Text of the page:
(v) There is now a provision to give prompt notice of the appointment of legal representation. Late instruction of legal representatives is no longer a valid ground for delaying the arbitration process.
(vi) The tribunal must now be notified of any order or direction agreed between the parties, which, unless agreed otherwise, will take effect as an order or direction of the tribunal. This removes previous uncertainty as to the effect of an order or direction agreed between the parties.
Third Schedule: This sets out the LMAA questionnaire (the Questionnaire), which now incorporates guidance previously issued in relation to the LMAA Terms 2012, and emphasises the importance of the Questionnaire as a tool for case management. The Questionnaire now requires parties to identify issues that require witness statements and expert evidence, as well as whether interpreters will be required at the hearing. This forces the parties to be more upfront and organised in the first instance.
Not to forget the SCP and ICP
Updates have also been made to the Small Claims Procedure (the SCP) and the Intermediate Claims Procedure (the ICP). Most significantly, under the SCP, where the parties have not agreed a financial limit, an express provision has been made for the financial limit of claims to be capped at US$100,000 (applicable separately to both claim and counterclaim). Other changes under the ICP and SCP include the requirement that when parties apply to the President of the LMAA to appoint a sole arbitrator, they must not suggest any particular names of potential arbitrators.
One of the areas where the LMAA terms were silent until now was that of sealed offers; that is to say, settlement offers made without prejudice, save as to costs. There had been some debate as to whether an offer made in accordance with Part 36 of the Civil Procedure Rules applied in arbitration, if not in form at least in substance. The Terms now expressly state that a tribunal "will be entitled to take account of offers made without prejudice save as to costs" (i.e., sealed offers). However, the English High Court regime in relation to Part 36 does not apply. The effect of this is not entirely clear. Presumably it formally recognises that a tribunal's discretion in ordering or assessing costs includes considering sealed offers. Nevertheless, the new wording suggests that it is not mandatory for a tribunal to give effect to any consequences where a party, for example, has done better than their sealed offer. Although the strict form of Part 36 may not be applicable, a tribunal should always, in our view, take into account the substance of such an offer in assessing costs. It is submitted that it would have been helpful if the Terms went a step further and included a formal recognition of the effect of sealed offers akin to Part 36. Perhaps this is something for a future revision of the LMAA terms.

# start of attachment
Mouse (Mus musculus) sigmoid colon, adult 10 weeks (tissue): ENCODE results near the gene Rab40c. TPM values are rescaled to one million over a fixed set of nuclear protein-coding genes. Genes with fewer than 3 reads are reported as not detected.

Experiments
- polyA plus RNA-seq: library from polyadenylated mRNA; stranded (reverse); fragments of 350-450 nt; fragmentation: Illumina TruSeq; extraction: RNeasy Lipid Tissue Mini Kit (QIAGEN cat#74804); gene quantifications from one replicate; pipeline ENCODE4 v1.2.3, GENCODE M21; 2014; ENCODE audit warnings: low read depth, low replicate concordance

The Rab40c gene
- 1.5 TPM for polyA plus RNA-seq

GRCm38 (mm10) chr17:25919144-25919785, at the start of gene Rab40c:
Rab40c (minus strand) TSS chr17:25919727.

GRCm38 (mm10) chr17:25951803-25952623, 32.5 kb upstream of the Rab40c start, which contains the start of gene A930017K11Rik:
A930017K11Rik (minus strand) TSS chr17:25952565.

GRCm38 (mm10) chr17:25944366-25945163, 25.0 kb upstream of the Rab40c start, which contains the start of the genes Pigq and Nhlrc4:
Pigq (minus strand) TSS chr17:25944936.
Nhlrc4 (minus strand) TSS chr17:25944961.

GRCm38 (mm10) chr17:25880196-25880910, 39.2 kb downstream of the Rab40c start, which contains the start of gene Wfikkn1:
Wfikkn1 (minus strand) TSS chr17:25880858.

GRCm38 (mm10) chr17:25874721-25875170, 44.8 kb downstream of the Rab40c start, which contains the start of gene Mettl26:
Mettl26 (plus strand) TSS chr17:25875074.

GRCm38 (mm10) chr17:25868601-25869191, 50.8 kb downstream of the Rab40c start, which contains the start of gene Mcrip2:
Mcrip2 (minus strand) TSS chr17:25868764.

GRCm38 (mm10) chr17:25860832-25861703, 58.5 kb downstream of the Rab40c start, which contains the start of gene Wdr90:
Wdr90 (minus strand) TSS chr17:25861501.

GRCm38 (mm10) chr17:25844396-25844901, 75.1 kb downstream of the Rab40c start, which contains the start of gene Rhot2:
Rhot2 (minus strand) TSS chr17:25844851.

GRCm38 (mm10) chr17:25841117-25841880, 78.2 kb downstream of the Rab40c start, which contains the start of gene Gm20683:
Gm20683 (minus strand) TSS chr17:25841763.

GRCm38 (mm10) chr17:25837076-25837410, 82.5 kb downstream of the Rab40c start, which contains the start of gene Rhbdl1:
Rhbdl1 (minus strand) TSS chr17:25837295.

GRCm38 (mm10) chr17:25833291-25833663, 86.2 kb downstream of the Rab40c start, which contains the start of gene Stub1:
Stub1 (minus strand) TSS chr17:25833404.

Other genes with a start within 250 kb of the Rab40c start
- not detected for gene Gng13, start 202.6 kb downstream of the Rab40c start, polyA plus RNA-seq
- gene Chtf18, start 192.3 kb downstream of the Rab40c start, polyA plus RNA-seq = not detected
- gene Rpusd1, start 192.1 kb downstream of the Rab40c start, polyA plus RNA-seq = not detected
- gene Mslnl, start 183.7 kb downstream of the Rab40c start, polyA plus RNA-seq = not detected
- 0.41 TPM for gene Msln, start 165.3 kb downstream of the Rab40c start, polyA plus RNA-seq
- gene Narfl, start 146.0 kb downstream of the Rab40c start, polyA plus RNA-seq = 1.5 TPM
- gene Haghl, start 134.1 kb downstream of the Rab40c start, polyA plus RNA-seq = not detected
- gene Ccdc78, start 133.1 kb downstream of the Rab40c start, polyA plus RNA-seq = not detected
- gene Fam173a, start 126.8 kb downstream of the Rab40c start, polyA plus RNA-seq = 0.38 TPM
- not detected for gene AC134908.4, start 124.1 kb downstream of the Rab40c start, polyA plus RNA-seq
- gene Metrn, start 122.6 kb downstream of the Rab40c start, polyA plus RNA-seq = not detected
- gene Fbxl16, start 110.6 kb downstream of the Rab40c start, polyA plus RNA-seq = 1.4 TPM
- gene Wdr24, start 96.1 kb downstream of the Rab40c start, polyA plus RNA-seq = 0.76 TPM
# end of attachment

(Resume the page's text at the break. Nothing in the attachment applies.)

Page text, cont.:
While in no way an overhaul, the LMAA Terms 2017 introduce some positive changes by showing a recognition by the LMAA of the needs of its users. It will be interesting to see, in the years to come, whether these changes do improve the speed and cost-effectiveness of the LMAA arbitration process, while maintaining the 'semi-autonomous' approach that is fundamental to arbitration.
For further information on the new Terms, please see the LMAA website: lmaa.london.